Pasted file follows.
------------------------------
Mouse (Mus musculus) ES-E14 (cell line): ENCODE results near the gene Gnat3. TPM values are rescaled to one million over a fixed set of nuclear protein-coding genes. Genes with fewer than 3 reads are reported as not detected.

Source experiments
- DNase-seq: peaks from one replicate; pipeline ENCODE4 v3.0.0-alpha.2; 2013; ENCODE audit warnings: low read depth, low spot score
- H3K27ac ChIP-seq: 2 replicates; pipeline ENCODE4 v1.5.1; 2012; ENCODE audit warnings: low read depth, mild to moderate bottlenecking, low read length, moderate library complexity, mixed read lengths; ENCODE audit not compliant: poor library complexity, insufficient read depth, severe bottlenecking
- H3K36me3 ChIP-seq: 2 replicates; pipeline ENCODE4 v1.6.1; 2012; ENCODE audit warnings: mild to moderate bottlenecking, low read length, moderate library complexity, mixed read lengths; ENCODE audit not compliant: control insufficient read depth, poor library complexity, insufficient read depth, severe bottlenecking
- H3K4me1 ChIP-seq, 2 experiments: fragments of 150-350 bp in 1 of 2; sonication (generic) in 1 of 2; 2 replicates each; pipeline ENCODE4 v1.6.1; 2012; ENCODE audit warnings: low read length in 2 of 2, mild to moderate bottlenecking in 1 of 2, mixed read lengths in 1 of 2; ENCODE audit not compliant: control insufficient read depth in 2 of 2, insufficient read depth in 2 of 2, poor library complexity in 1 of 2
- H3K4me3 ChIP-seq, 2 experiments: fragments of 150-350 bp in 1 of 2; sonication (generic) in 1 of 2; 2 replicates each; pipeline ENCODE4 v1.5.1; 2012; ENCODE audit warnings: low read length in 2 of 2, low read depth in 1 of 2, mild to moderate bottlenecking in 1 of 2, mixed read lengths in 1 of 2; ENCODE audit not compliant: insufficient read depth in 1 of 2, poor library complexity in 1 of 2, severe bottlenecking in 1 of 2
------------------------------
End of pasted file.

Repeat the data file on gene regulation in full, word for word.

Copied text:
Mouse (Mus musculus) ES-E14 (cell line): ENCODE results near the gene Gnat3. TPM values are rescaled to one million over a fixed set of nuclear protein-coding genes. Genes with fewer than 3 reads are reported as not detected.

Source experiments
- DNase-seq: peaks from one replicate; pipeline ENCODE4 v3.0.0-alpha.2; 2013; ENCODE audit warnings: low read depth, low spot score
- H3K27ac ChIP-seq: 2 replicates; pipeline ENCODE4 v1.5.1; 2012; ENCODE audit warnings: low read depth, mild to moderate bottlenecking, low read length, moderate library complexity, mixed read lengths; ENCODE audit not compliant: poor library complexity, insufficient read depth, severe bottlenecking
- H3K36me3 ChIP-seq: 2 replicates; pipeline ENCODE4 v1.6.1; 2012; ENCODE audit warnings: mild to moderate bottlenecking, low read length, moderate library complexity, mixed read lengths; ENCODE audit not compliant: control insufficient read depth, poor library complexity, insufficient read depth, severe bottlenecking
- H3K4me1 ChIP-seq, 2 experiments: fragments of 150-350 bp in 1 of 2; sonication (generic) in 1 of 2; 2 replicates each; pipeline ENCODE4 v1.6.1; 2012; ENCODE audit warnings: low read length in 2 of 2, mild to moderate bottlenecking in 1 of 2, mixed read lengths in 1 of 2; ENCODE audit not compliant: control insufficient read depth in 2 of 2, insufficient read depth in 2 of 2, poor library complexity in 1 of 2
- H3K4me3 ChIP-seq, 2 experiments: fragments of 150-350 bp in 1 of 2; sonication (generic) in 1 of 2; 2 replicates each; pipeline ENCODE4 v1.5.1; 2012; ENCODE audit warnings: low read length in 2 of 2, low read depth in 1 of 2, mild to moderate bottlenecking in 1 of 2, mixed read lengths in 1 of 2; ENCODE audit not compliant: insufficient read depth in 1 of 2, poor library complexity in 1 of 2, severe bottlenecking in 1 of 2